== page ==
What really happened at Tora Bora?

At TNR Peter Bergen, author of The Osama bin Laden I Know, recounts the history of Bin Laden’s escape from Tora. In brief, the American commander, Tommy Franks, refused to authorize the 800 Rangers requested by the CIA and Delta Force commanders at Tora Bora. By insisting that the 80-odd US and British commandos use only the local bandits, Franks gave Bin Laden a free ticket to Pakistan:

(…) The real history of Tora Bora is far more disturbing. Having reconstructed the battle—based on interviews with the top American ground commander, three Afghan commanders, and three CIA officials; accounts by Al Qaeda eyewitnesses that were subsequently published on jihadist websites; recollections of captured survivors who were later questioned by interrogators or reporters; an official history of the Afghan war by the U.S. Special Operations Command; an investigation by the Senate Foreign Relations Committee; and visits to the battle sites themselves—I am convinced that Tora Bora constitutes one of the greatest military blunders in recent U.S. history. It is worth revisiting now not just in the interest of historical accuracy, but also because the story contains valuable lessons as we renew our push against Al Qaeda in Afghanistan and Pakistan.

(…) On the evening of December 3, one member of his team, a former Delta Force operator who had gone deep into Tora Bora, came to the Afghan capital to brief Berntsen about the lay of the land. He told Berntsen that taking out Al Qaeda’s hard core would require 800 Rangers, elite soldiers who had gone through the Army’s most rigorous physical training. That night, Berntsen sent a lengthy message to CIA headquarters asking for 800 Rangers to assault the complex of caves where bin Laden and his lieutenants were believed to be hiding, and to block their escape routes. Crumpton says, “I remember the message. I remember talking not only to Gary every day, but to some of his men who were at Tora Bora. Directly. And their request could not have been more direct, more clear, more certain: that we needed U.S. troops there. More men on the ground.”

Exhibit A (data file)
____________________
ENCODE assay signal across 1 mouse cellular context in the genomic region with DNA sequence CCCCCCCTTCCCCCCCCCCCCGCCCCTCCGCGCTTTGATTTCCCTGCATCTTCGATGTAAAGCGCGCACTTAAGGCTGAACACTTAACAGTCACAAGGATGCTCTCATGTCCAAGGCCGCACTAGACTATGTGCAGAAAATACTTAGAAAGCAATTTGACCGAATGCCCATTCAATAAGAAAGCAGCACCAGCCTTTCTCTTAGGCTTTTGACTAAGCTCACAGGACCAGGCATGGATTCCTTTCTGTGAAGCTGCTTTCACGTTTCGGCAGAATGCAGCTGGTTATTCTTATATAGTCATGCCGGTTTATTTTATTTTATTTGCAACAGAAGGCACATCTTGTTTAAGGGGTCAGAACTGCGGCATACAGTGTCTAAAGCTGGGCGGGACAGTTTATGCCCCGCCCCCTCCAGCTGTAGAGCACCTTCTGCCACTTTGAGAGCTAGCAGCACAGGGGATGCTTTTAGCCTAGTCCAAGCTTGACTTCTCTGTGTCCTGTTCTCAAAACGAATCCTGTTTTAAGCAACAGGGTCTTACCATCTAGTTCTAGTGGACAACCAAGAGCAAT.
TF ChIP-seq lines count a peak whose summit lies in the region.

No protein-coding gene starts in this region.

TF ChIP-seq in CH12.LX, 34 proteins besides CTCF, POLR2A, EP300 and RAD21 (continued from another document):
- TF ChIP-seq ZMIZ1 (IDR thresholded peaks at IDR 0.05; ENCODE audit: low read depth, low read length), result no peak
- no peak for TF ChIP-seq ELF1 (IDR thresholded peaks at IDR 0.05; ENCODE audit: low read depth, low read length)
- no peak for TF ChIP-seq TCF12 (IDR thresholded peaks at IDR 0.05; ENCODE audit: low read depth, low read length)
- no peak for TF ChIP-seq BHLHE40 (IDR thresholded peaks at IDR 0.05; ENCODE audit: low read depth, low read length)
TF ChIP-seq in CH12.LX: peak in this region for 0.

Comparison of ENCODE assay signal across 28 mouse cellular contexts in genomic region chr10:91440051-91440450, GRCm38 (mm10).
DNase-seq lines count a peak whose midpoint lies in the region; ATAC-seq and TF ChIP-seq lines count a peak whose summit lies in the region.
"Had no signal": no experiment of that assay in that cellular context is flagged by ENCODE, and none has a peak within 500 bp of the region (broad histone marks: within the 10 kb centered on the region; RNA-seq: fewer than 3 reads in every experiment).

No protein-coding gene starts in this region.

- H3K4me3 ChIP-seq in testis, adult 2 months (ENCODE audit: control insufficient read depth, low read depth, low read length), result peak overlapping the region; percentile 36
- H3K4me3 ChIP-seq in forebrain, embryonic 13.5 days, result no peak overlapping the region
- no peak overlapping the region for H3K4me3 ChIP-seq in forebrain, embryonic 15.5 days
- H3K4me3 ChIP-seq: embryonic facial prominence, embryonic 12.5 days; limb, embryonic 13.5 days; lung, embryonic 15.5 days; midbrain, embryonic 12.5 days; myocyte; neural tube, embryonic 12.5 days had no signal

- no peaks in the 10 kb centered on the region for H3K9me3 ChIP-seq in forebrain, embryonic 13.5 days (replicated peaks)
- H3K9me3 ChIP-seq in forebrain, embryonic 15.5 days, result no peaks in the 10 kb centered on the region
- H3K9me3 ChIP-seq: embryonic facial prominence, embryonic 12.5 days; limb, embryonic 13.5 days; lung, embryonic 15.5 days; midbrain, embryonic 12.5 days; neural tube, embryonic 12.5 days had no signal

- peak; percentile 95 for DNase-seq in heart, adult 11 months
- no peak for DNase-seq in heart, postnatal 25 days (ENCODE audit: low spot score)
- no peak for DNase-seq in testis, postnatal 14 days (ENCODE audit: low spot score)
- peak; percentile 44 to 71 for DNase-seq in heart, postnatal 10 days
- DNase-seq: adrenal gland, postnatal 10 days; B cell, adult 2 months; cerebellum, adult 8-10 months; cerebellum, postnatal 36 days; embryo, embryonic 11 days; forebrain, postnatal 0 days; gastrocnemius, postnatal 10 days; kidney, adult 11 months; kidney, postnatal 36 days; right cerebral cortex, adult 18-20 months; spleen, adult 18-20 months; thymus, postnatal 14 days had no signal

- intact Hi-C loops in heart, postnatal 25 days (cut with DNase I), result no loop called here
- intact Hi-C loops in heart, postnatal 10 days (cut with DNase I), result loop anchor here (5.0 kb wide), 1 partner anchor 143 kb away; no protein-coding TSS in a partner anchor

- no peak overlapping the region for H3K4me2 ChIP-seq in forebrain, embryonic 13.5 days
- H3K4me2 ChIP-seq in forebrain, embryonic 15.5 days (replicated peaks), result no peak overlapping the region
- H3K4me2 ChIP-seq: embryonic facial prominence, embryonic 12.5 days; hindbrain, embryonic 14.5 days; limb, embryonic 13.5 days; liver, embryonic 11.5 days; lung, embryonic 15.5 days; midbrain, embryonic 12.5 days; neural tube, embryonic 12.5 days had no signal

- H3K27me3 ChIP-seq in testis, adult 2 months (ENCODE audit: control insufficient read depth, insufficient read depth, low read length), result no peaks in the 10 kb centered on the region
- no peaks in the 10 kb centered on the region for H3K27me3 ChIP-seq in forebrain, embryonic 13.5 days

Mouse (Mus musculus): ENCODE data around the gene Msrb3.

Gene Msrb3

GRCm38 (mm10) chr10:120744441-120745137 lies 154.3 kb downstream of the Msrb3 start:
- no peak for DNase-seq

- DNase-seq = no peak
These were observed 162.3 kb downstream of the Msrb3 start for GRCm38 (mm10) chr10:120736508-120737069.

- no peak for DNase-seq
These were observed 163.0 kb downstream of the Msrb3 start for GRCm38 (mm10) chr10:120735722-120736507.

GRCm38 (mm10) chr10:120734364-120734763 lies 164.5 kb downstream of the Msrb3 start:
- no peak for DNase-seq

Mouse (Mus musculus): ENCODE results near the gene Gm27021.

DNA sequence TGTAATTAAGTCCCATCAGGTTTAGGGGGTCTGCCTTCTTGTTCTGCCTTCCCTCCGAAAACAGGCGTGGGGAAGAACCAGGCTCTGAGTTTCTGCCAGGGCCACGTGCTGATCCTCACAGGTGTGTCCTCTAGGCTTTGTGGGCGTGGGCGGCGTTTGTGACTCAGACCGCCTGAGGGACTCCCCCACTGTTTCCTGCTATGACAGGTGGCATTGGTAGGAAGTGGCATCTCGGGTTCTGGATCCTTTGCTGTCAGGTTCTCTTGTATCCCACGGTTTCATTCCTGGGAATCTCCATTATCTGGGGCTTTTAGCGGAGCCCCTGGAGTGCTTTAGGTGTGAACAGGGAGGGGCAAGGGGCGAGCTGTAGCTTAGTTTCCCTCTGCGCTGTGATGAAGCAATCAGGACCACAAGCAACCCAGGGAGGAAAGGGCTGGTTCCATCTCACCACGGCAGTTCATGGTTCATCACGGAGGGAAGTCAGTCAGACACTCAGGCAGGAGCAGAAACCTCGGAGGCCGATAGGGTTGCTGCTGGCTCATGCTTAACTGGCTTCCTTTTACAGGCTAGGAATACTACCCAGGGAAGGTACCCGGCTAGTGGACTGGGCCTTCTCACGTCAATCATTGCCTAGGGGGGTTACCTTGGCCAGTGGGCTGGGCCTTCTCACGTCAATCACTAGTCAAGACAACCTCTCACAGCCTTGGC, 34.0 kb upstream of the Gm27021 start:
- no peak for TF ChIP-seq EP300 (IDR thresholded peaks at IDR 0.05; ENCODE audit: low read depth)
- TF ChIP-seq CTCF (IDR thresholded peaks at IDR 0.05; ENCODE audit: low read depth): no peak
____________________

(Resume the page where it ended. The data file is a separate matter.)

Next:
(…) In the end, there were more journalists—about 100, according to Nic Robertson of CNN and Susan Glasser of The Washington Post, who both covered the battle—in and around Tora Bora than there were Western soldiers.

Yet, when Crumpton called General Tommy Franks to ask for more troops, Franks pushed back. The general, who had overall control of the Tora Bora operation, pointed out that the light-footprint approach—U.S. reliance on local proxies—had already succeeded in overthrowing the Taliban, and he argued that it would take time to get more U.S. troops to Tora Bora.

The U.S. force was to remain tiny throughout the battle. On December 7, on-the-ground responsibility for Tora Bora passed from Berntsen to a 37-year-old major in the elite and secretive Delta Force, who would later write a memoir using the pen name Dalton Fury. Under Fury’s command during the battle were 40 Delta operators from the “black” Special Forces, 14 Green Berets from the less secretive “white” Special Forces, six CIA operatives, a few Air Force specialists, including signals operators, and a dozen British commandos from the elite Special Boat Service. They were joined by three main Afghan commanders: Hajji Zaman Gamsharik, who had been living in exile in the comfortable environs of Dijon, France, before he returned to Afghanistan as the Taliban fell; Hajji Zahir, the 27-year-old son of a Jalalabad warlord; and Ali, the commander who had been helping Berntsen. The Afghan commanders disliked each other more than they did Al Qaeda. “For the most important mission to date in the global war on terror,” Fury later wrote, “our nation was relying on a fractious bunch of AK-47-toting lawless bandits and tribal thugs who were not bound by any recognized rules of warfare.”

(…) The major participants in the battle of Tora Bora have long since moved on with their lives—Fury and Berntsen both retired and wrote books; Crumpton left the CIA and became the Bush State Department’s coordinator for counterterrorism—yet the sense that something went very wrong in late 2001 has not left them. Fury is haunted by the moment on December 10 when bin Laden may have been less than 2,000 meters away. In his memoir, he wrote that the incident “still bothers me. In some ways, I can’t suppress the feeling of somehow letting down our nation at a critical time.” Earlier this month, he elaborated: “It’s a tough stigma to live with and one I wouldn’t wish on anyone.”

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